Two-thirds of Americans own smartphones. And of those, two-thirds of smartphone owners go online with their mobile devices in addition to using them for texting and email. A full third of all smartphone owners say that their main platform for accessing the internet is their mobile device, even if they have an internet-enabled computer.

However, a significant percentage of adults in the US have limited options for accessing the internet, and, for many, their smartphone is their link to the world. This section of the tech population tends to be socio-economically depressed and less upwardly mobile and is more prone to rely on their internet-enabled devices to navigate health concerns, job searches, and other basic needs.


Mobile Interent Use
Courtesy Pew Internet

Compare that to just four years ago, when only 35% of adults had internet-capable mobile devices.

In the early days of web surfing through your phone, standalone apps were a booming business. However, now that devices, designers, AND users are more tech-savvy, apps are on the decline and mobile sites are on the rise. Fewer than 35% of smartphone users download any sort of app each month even as mobile browsing continues to rise.


Brave New World or Old Hat

In the name of democratizing the internet, Google’s latest algorithm change makes sense. Two means of browsing the internet enter. One browser leaves.

Google’s “Mobile Friendly Update” is designed to give preferential mobile search treatment to websites that are responsive: they’re easily resized and read on a tablet or smartphone. The practice of creating responsive websites isn’t new — it’s been a recommended best practice for any web designer worth their salt for some time now. (You might recall that TOKY wrote about transitioning to responsive fairly recently.)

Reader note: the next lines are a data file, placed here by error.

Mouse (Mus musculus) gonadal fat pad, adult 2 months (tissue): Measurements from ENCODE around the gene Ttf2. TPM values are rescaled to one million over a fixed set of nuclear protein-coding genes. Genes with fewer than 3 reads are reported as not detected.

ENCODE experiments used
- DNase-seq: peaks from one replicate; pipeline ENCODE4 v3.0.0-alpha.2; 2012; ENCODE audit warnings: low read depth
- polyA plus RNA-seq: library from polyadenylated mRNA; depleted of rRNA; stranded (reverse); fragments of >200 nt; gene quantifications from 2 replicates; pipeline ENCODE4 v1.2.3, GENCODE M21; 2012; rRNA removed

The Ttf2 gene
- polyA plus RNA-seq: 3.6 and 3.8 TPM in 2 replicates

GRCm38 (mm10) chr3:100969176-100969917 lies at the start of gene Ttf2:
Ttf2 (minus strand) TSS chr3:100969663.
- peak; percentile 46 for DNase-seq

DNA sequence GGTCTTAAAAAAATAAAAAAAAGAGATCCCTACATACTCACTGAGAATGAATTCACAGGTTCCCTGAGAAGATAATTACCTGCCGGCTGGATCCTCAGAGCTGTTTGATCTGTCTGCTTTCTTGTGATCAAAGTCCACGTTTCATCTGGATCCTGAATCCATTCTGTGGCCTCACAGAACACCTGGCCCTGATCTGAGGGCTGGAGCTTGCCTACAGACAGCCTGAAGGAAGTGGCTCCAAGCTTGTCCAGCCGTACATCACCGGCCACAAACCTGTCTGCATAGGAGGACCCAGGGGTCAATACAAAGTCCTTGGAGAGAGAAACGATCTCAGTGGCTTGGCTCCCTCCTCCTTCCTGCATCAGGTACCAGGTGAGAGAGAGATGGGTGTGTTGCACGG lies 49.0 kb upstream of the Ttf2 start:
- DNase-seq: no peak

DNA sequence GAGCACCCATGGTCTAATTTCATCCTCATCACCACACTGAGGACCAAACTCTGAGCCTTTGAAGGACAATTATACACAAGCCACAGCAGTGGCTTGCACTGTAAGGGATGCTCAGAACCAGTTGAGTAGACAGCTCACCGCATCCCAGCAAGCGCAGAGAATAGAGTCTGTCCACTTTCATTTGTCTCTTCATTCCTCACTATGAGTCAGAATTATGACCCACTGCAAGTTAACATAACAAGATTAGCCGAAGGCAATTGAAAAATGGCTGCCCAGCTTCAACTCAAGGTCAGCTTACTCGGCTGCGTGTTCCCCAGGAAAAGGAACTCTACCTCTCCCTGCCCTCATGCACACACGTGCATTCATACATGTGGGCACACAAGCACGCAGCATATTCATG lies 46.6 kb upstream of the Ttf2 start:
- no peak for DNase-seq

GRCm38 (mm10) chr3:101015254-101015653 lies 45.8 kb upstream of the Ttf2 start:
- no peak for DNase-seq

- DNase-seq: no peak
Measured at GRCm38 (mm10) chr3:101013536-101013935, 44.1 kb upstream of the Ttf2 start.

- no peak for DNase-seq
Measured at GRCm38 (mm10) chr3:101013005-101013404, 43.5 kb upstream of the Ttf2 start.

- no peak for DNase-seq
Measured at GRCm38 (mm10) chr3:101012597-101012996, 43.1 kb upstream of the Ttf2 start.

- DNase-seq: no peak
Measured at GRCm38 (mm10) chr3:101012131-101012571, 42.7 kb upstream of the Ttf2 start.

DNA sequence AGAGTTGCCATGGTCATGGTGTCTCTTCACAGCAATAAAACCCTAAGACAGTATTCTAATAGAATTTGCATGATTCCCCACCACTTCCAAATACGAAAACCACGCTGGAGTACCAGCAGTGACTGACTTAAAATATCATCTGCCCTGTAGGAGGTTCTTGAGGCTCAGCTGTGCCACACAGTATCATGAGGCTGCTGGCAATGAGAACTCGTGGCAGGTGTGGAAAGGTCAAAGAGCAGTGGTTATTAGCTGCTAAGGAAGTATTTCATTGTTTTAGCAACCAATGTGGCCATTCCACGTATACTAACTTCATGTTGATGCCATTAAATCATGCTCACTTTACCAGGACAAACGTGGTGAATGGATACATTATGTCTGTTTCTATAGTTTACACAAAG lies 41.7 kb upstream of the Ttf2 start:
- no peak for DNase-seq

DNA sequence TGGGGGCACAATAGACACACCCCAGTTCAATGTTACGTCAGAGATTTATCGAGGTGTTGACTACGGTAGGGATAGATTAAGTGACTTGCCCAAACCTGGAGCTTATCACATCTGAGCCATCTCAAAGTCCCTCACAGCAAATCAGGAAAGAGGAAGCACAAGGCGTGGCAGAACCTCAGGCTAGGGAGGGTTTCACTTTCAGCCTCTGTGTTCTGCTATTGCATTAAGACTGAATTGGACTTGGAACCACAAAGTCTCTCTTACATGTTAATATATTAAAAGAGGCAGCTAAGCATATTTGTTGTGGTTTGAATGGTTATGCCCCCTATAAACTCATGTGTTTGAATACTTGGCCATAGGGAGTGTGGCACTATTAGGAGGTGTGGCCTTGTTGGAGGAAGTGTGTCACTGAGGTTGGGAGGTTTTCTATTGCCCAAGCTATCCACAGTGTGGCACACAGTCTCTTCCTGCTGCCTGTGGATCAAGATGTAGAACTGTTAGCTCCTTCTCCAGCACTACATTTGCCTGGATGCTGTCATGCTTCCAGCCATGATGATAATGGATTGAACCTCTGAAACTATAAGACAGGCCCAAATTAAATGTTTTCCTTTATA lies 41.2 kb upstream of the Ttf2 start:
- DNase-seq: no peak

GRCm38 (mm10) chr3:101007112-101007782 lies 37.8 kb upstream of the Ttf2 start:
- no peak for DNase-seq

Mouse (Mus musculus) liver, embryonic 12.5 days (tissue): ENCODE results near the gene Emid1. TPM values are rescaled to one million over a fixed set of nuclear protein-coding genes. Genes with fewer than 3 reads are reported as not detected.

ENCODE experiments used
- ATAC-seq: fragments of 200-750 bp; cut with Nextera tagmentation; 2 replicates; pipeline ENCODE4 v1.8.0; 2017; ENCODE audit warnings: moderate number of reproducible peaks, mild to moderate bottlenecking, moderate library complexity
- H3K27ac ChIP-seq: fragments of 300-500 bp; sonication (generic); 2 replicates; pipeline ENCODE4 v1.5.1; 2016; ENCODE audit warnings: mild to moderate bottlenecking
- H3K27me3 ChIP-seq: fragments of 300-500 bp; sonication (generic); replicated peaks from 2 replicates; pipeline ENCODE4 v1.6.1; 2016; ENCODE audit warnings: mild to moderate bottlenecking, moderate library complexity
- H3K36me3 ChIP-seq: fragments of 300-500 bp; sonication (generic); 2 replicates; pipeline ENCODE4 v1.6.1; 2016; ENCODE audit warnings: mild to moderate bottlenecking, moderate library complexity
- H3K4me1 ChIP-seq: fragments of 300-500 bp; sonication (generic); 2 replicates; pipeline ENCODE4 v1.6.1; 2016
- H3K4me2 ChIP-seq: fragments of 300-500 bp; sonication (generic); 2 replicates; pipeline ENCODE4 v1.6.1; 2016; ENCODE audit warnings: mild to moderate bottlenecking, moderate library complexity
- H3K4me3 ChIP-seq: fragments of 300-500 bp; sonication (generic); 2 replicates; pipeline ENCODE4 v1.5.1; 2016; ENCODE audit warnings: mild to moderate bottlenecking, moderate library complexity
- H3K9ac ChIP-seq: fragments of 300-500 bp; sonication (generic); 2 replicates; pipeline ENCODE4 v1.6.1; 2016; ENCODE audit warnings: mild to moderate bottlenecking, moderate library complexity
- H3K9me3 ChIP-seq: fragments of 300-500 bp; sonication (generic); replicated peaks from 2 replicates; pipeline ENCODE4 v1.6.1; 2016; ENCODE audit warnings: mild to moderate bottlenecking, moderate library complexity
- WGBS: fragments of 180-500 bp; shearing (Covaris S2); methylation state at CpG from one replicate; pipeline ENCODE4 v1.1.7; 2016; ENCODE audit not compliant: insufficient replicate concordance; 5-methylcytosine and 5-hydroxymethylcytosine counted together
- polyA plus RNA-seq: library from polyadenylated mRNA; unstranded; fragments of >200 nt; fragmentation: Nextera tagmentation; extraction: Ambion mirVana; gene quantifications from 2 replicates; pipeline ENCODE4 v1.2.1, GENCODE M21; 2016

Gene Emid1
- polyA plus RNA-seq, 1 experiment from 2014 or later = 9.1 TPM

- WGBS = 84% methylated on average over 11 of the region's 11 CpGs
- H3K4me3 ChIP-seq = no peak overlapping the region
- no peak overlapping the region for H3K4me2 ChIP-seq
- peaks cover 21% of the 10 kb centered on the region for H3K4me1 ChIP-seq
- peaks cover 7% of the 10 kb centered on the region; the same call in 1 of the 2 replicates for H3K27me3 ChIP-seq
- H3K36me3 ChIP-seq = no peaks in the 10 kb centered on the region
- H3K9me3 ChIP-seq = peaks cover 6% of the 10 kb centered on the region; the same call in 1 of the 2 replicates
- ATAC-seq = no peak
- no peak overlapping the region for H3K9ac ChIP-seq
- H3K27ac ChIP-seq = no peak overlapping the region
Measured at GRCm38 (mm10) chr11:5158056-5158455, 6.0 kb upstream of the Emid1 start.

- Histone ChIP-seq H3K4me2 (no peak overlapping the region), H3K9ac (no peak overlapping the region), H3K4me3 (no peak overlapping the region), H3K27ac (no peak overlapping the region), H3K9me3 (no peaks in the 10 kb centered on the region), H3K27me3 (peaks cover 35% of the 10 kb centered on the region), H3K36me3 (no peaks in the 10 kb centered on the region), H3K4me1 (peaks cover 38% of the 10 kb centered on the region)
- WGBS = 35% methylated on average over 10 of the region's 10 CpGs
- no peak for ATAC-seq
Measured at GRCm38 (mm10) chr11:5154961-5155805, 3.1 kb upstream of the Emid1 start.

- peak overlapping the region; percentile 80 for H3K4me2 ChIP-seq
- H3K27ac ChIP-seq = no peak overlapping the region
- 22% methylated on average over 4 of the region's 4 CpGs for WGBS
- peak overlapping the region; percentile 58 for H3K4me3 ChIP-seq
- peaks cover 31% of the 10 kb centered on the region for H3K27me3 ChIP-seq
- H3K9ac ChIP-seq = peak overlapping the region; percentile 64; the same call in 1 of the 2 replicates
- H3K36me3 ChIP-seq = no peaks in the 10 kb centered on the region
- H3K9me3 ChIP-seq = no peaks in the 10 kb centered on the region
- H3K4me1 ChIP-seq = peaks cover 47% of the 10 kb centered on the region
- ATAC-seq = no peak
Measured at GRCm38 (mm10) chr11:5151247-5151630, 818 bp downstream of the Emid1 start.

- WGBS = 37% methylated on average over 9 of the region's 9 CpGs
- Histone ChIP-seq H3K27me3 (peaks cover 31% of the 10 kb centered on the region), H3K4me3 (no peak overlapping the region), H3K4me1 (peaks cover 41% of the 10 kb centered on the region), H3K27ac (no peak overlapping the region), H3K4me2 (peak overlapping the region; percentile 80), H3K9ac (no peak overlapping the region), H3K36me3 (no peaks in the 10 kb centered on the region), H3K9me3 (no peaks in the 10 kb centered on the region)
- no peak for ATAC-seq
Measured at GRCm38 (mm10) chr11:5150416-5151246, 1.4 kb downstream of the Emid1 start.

The problem is, responsive sites can take more time and expense to build, meaning some businesses (and designers) chose to cut that corner in the process of a new build or as a means to update an older website. By one estimate, more than 40% of the Fortune 500 companies failed Google’s “Mobile Friendly” test.

With Google’s Mobile Friendly Update, leaving a responsive site as icing on the cake isn’t an option anymore. At least, not without fully accepting that a non-responsive website will be pushed down in search rankings in favor of other competitors who embraced new technology and user-first design.

So, in terms of “Mobilegeddon”, this is a crisis for businesses with non-responsive websites who expect their lead generation to come from search. If your site shows up lower in search (if at all) it won’t be clicked on by your target demographic. That’s a kick to the pocketbook, isn’t it?

One could argue that the lost revenue as a result of Google’s Mobile Friendly Update on a non-responsive site is far more costly than the expenses of updating to a responsive site itself.

However, if your site was created to be responsive, this really isn’t the end of the world as we know it. It’s just another way that Google is trying to foster better search results that incorporate how real users behave on the internet.

Curious if your site passes muster? Run it through Google’s test.

If it doesn’t, or if you’re just looking for an overall refresh, TOKY’s Web Team is more than happy to help navigate you through the process. We’ve got the tech expertise and the design chops to bring your site into the new era of Google and survive “Mobilegeddon.”

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Written by Lindsey Vehlewald